A Portrait of a Generation at the Hole

Dash Snow's portrait of Kunle Martins at the Hole Gallery's "Portrait of a Generation"

There was a bodyguard inside the Hole gallery on Thursday night next to a velvet rope. A large sculpture of Mickey Mouse with a large and erect penis stood on one side of him. On the other side was what looked like one of the coin-operated children’s rides you might see outside of a Rite-Aid, but it was in the shape of a large pink penis. Once the guard lifted the rope, you could walk into Andre Saraiva’s exhibition, “Andrepolis.” A pinkish haze hung in the air, through which a miniature city of Art Deco-styled sculptures of buildings glowed blue, pink and purple, decked with delicate Edison lights on top. Neon lights flashed above their tiny doors, denoting which city each building represented—apropos for a nightlife impresario and artist whose Le Baron club has venues in Paris, Tokyo and New York.

“It’s kind of like Disney World, artist-style,” said Berndt, a German sculptor. He looked thoughtfully at a stream of young people walking out of Mr. Saraiva’s exhibition and back into the main gallery. We were standing by a white egg that was affixed to the wall. It was part of “Portrait of a Generation,” a group show of more than 100 portraits of artists done by other artists. This egg portrait had no label.

“It’s like the ’80s,” Berndt continued. He had longish white hair and was wearing a dark smoking jacket, a white scarf and matching white-framed Ray-Ban glasses. “But everyone here is rich. People who show here are children of celebrities.” He smiled and then looked closely at the egg. “How did they get this on?”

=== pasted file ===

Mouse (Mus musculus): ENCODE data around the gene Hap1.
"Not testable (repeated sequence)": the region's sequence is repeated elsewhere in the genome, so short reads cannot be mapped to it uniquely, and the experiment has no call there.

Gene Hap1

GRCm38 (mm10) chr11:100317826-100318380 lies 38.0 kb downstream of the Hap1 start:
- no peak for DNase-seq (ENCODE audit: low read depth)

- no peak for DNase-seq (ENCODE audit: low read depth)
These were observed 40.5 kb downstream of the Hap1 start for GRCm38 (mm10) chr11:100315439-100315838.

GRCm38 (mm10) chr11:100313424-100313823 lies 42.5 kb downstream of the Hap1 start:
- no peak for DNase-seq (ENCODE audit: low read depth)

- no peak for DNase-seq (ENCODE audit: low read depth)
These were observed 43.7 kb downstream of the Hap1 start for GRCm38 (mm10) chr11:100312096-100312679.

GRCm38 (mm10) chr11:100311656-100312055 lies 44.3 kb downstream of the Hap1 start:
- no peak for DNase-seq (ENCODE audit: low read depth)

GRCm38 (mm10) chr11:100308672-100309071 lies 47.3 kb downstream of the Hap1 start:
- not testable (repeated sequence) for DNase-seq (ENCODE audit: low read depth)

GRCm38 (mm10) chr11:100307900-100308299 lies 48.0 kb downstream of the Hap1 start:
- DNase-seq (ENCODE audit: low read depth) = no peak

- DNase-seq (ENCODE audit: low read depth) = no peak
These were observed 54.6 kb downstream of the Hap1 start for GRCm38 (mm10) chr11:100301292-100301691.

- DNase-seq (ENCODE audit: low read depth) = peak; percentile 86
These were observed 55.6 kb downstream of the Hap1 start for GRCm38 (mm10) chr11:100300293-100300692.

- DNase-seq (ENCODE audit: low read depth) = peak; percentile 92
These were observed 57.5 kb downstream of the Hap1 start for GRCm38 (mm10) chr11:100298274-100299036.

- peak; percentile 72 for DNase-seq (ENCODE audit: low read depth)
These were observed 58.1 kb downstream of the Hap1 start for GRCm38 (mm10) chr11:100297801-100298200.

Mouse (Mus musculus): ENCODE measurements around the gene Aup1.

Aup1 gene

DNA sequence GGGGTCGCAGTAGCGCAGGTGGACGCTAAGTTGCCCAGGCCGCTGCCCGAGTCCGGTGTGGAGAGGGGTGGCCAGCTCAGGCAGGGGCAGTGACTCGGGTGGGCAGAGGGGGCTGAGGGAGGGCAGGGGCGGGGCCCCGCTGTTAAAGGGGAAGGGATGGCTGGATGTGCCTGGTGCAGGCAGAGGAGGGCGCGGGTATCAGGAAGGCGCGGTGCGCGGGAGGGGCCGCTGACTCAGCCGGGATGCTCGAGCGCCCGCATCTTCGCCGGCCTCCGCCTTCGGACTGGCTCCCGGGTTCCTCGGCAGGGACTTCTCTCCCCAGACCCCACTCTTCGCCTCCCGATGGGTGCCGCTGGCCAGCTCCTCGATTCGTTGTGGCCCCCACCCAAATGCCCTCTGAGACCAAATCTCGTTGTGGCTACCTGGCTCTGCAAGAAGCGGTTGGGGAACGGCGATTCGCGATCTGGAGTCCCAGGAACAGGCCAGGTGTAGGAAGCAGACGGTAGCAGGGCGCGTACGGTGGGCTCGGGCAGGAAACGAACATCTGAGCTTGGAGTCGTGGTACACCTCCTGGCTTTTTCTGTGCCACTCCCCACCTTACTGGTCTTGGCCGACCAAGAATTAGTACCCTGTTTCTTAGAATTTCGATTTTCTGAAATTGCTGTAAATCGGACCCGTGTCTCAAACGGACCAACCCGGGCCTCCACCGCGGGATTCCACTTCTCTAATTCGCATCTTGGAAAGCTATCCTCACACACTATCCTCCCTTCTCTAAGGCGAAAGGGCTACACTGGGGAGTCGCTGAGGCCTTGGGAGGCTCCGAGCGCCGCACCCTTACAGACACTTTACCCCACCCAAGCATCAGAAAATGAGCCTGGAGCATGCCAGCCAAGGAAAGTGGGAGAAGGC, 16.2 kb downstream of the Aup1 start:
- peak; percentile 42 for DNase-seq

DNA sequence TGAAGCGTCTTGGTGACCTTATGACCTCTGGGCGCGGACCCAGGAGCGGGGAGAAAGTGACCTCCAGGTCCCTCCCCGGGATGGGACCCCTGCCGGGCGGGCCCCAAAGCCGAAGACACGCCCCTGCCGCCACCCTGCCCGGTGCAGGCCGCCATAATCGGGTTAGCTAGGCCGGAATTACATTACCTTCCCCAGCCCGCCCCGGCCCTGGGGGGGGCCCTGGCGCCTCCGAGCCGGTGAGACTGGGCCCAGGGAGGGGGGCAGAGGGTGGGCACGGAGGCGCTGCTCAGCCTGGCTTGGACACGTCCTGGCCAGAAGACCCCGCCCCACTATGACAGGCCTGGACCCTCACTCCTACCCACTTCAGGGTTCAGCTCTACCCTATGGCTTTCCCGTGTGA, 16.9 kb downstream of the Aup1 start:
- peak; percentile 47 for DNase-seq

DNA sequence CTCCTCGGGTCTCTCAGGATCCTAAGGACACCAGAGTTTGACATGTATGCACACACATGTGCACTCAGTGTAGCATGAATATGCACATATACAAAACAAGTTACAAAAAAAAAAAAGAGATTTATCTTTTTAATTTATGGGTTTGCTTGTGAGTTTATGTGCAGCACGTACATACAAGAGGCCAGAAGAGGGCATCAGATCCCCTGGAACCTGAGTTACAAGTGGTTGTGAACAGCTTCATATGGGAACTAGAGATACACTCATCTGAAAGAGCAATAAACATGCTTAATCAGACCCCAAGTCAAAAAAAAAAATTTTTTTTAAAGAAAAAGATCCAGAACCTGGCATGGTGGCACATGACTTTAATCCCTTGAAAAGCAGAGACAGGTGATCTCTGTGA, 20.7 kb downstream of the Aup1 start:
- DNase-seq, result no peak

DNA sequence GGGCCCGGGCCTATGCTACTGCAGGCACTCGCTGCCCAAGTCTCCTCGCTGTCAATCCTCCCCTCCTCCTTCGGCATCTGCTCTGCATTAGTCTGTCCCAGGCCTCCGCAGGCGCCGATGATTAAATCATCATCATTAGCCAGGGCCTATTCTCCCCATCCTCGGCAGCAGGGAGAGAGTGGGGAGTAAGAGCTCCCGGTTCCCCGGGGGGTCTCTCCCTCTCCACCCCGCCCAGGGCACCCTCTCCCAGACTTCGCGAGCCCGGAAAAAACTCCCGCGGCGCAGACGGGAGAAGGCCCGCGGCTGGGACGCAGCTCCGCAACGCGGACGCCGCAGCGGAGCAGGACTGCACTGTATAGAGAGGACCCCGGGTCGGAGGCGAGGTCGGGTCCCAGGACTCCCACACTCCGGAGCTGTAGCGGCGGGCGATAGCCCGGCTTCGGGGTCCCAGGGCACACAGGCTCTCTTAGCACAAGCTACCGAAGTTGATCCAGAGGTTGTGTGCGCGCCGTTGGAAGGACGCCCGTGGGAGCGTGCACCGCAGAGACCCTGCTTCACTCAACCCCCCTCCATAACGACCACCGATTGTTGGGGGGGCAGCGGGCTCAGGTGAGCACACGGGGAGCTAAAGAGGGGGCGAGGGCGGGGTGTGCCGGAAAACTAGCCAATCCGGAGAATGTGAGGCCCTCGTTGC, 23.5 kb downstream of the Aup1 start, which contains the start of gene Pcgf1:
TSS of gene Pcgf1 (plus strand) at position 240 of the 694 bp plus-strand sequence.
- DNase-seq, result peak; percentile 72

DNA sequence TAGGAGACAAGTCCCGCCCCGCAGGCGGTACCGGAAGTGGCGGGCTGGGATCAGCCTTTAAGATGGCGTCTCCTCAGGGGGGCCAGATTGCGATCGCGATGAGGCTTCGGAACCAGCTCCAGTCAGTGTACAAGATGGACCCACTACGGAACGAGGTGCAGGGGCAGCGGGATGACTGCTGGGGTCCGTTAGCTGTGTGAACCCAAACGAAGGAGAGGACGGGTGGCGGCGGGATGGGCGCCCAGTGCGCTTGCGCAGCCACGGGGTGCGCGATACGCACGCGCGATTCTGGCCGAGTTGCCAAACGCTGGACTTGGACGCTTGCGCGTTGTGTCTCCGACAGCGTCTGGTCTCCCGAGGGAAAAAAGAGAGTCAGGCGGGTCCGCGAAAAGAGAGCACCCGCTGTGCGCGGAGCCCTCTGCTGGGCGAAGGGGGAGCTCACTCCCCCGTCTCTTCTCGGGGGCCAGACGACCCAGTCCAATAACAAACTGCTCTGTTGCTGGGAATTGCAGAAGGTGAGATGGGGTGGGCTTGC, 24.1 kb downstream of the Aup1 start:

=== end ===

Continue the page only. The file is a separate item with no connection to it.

A group of very young men rushed up and one popped his head over our shoulder.  “You could say it’s original,” he said looking at the egg, disdainfully. “But I think it’s lazy.”

Next to the egg was a black and white photograph of Terence Koh kneeling by a cone-shaped pile of salt from the performance he did at Mary Boone last year. A red smile was drawn onto the image and a cigarette was stuck between those lips. All of this was placed in a box with a Perspex window.

The egg, we learned later, was a portrait by Mr. Koh of the artist collective known as the Bruce High Quality Foundation. The cigarette-bedecked image was their portrayal of him.

Later, by the front window, we met a young man, one of the members of the Bruce High Quality Foundation. His arm was in a sling and he seemed very tall.

How long did it take them to make the Koh portrait? “I dunno,” he said, looking down at us through half-closed lids. He looked around the room and back down at us and smiled. “An hour? A day?”

Walking through the steamy gallery, we came across a portrait by the late Dash Snow that shows him and Kunle Martins embracing, their arms bare and tattooed. A woman came up with her friends and bumped us out of the way. “That’s nice, I like that,” she said to her friends. We walked over to another portrait—an animated GIF image moving on a screen—and were soon bumped out of the way by another woman, this one in a red suede skirt taking video with her iPhone. Sky Ferreira glided by like a wood sprite who had lost her way, her hair sculpted into a gentle tangle.

In another gallery, Mr. Saraiva had his arm around Aurel Schmidt and they were looking at a photograph that she took of her husband, Donald Cummings, lead singer in the band the Virgins. He was in a blonde wig, glasses and a white T-shirt, and sitting on a stool in a studio with his penis exposed. “It’s a portrait of my husband dressed like me,” she said. “I took it. I also did my portrait.” She let out a laugh. “I did them both!”

Mr. Saraiva grabbed our hand and led us through the room to the back of the gallery to show us a small painting of brightly colored buildings.

“This is my portrait of Glenn O’Brien,” said Mr. Saraiva, pensively. The buildings in pinks, blues and purples were named after people—“Blondie,” “Richard Prince,” and “Gina.” It was a humble 2-D version of the flashing, glowing, psychedelic room next door. “I always did these drawings of imaginary cities,” he said. “So I wanted to make it real, to make it happen.”

Then someone caught his eye and he held our hand tightly as he looked toward them. Moving away, he slowly let go of our hand and turned to flash us a warm smile before gradually walking into the crowd.

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